Manitoba Gay and Lesbian Archives - Meeting Places


View from East Portage Avenue bus terminal

The earliest records of a homosexual community in Winnipeg date back to the inter-war period of the 1920s, as told through oral histories by those who experienced it. Prominent meeting spaces like the beer parlour of the Marlborough Hotel to cruising sites like the Canadian National rail yards at the forks of the Assiniboine and Red Rivers and the docks on Alexander Street feature in the stories recorded in the Manitoba Gay/Lesbian Archives' Oral History Project (1990) .

Beer parlour culture created a male-only social atmosphere for a gentleman class which allowed for an intertwining of boundaries between heteronormative space and homosocial space. Private intimate conversation between men subverted the parlour’s heteronormative atmosphere. Into the 1940s, other undercover gay bars and meeting places existed including The Royal Alexandra Hotel, the Canadian Pacific Station, the Starland Theatre, the Moon Café and the McIntyre Building.


"The Hill"

The most popular cruising site for gay men in Winnipeg changed from the rail yards near the Fort Garry Hotel to an area known as ‘The Hill’ on the banks of the Assiniboine River behind the Manitoba Legislative Building in the early 1950s. The Hill has remained prominent to this day.

Around the same time, the first identifiable lesbian meeting space was The Mount Royal Hotel at 186 Higgins Avenue. The Mount Royal remained a mixed bar with lesbians, drag queens, and leather scene clientele into the 1970s. Another popular site for gay socializing occurred at the nude beach in Beaconia, Winnipeg Beach and Grand Beach on Lake Winnipeg. A passenger train operated between Winnipeg and Grand Beach, making the resort town an easily accessible location for weekend leisure where private cottages could be rented (Barbour, Dale Winnipeg Beach: Leisure and Courtship in a Resort Town, 1900-1967, University of Manitoba Press, 2011, p.80). In 1957, Child’s Restaurant opened after renovations and became the first non-beer parlour bar in Winnipeg, providing a popular spot for gay theatre enthusiasts. Shortly after, Club Morocco at 673 Portage Avenue and the Mardi Gras Café followed suit and became regular hot spots for gay men and lesbians in the early 1960s. On October 31, 1968 Winnipeg held its first drag ball at the Sildor Ballroom on Sherbrook Street. In late 1970, the first gay club was established at 654 Erin Street called Club 654. The club was run by volunteers and operated as a members only after-hours club with no liquor license.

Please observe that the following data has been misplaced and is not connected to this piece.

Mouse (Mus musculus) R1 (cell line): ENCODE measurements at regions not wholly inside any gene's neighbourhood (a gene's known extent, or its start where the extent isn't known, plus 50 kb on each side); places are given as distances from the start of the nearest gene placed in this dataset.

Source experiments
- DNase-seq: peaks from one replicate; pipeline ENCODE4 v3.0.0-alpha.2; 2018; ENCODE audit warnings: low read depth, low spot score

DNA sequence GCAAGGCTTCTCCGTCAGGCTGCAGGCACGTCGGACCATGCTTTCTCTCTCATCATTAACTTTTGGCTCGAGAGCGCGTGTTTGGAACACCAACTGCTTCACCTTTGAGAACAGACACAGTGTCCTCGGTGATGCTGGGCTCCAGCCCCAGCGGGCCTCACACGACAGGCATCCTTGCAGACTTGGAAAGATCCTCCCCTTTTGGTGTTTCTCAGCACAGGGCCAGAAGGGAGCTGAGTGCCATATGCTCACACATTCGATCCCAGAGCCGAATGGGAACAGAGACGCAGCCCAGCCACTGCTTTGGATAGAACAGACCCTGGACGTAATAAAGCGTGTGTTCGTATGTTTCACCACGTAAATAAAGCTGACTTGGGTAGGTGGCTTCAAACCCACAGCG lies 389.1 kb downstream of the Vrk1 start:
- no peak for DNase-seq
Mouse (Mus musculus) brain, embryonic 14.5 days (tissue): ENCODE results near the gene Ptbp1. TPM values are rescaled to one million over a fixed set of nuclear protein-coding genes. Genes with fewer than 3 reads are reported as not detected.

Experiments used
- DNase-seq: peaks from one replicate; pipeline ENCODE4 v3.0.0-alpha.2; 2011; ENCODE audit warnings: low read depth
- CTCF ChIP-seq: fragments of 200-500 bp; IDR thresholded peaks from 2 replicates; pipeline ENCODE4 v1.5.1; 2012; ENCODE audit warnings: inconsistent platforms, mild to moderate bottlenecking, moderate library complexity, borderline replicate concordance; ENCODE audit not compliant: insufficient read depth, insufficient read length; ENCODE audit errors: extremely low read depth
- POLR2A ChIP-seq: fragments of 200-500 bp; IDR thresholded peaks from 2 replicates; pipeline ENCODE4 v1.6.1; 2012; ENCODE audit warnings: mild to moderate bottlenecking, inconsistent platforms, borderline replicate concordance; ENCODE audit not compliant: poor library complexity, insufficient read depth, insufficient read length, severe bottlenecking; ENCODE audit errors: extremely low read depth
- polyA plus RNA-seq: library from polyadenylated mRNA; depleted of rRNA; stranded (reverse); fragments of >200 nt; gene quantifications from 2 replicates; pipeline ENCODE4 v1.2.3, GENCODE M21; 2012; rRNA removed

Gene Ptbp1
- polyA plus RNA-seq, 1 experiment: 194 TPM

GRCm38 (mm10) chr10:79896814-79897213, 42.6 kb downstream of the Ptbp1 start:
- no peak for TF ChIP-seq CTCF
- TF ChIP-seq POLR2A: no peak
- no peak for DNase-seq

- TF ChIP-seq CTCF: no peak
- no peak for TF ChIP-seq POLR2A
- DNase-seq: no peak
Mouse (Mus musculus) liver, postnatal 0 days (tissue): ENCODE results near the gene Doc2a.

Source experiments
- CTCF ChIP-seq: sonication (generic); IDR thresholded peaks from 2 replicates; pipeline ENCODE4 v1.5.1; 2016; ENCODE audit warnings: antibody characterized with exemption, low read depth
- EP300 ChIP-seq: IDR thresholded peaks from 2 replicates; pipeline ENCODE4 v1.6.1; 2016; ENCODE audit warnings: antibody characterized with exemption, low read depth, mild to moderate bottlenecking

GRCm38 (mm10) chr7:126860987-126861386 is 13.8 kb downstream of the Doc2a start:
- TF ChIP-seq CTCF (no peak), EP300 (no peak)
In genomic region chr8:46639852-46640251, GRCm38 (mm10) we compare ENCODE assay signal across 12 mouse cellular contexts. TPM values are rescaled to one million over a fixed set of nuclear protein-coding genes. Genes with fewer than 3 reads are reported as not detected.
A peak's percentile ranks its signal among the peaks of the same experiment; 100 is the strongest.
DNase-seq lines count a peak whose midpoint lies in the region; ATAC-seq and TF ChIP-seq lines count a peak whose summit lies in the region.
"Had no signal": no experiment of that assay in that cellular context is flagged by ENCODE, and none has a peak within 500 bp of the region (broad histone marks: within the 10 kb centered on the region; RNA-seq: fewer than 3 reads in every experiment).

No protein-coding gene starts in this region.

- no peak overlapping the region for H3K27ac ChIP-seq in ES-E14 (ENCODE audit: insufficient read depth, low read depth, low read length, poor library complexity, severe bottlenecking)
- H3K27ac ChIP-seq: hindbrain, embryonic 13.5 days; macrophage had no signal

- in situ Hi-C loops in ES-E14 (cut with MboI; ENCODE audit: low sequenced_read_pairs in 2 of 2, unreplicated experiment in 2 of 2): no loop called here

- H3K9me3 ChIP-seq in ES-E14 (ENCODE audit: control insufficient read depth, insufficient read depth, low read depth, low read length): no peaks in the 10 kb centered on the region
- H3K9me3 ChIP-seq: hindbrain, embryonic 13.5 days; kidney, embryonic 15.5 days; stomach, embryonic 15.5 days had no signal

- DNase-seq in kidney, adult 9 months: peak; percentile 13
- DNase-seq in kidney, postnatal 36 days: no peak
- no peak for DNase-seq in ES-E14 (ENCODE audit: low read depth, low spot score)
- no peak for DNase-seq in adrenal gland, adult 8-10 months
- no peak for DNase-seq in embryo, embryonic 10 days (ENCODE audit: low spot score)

View images related to gay bars

By the early 1970’s, members of the gay community began to organize into openly gay clubs and social committees. The majority of the material held in the Manitoba Gay and Lesbian Archives was accumulated and produced by these organizations.


Campus Gay Club Bulletin Board

In 1971, the Campus Gay Club formed at the University of Manitoba and held offices at Campo, the university student union building. The campus student organization became one of the most active groups in the Winnipeg gay community and included many of the most prominent names appearing in this collection.

Parallel to the Campus Gay Club, a group of gay men and lesbians began meeting to form a social club that no longer relied on the Mardi Gras and Mount Royal. This organization was named The Mutual Friendship Society and held its founding meeting on May 16th, 1971 to discuss future social events for gay men and lesbians. The Mutual Friendship Society met monthly and began planning social events at various temporary locations such as the Ebony Hall on Logan, the Scandinavian Hall on Young Street, Immaculate Conception Church Hall on Austin, St. Nicholas Hall on McGregor and the St. James Hall on Portage. The Mutual Friendship Society acquired a liquor license and later became known as Happenings Social Club. Their multiple applications for a private club charter were rejected by the government because the provincial Attorney General A.H. Mackling did not recognize homosexuals as a minority group deserving the same rights as specified minorities existing in the Human Rights Code. Eventually in June 1973, Happenings Social Club was granted a charter along with one other private gay organization, with a club membership of 109 individuals. Their permanent premises were located at 242 Manitoba Avenue and Happenings was styled as a club strictly for lesbian and gay social gatherings.

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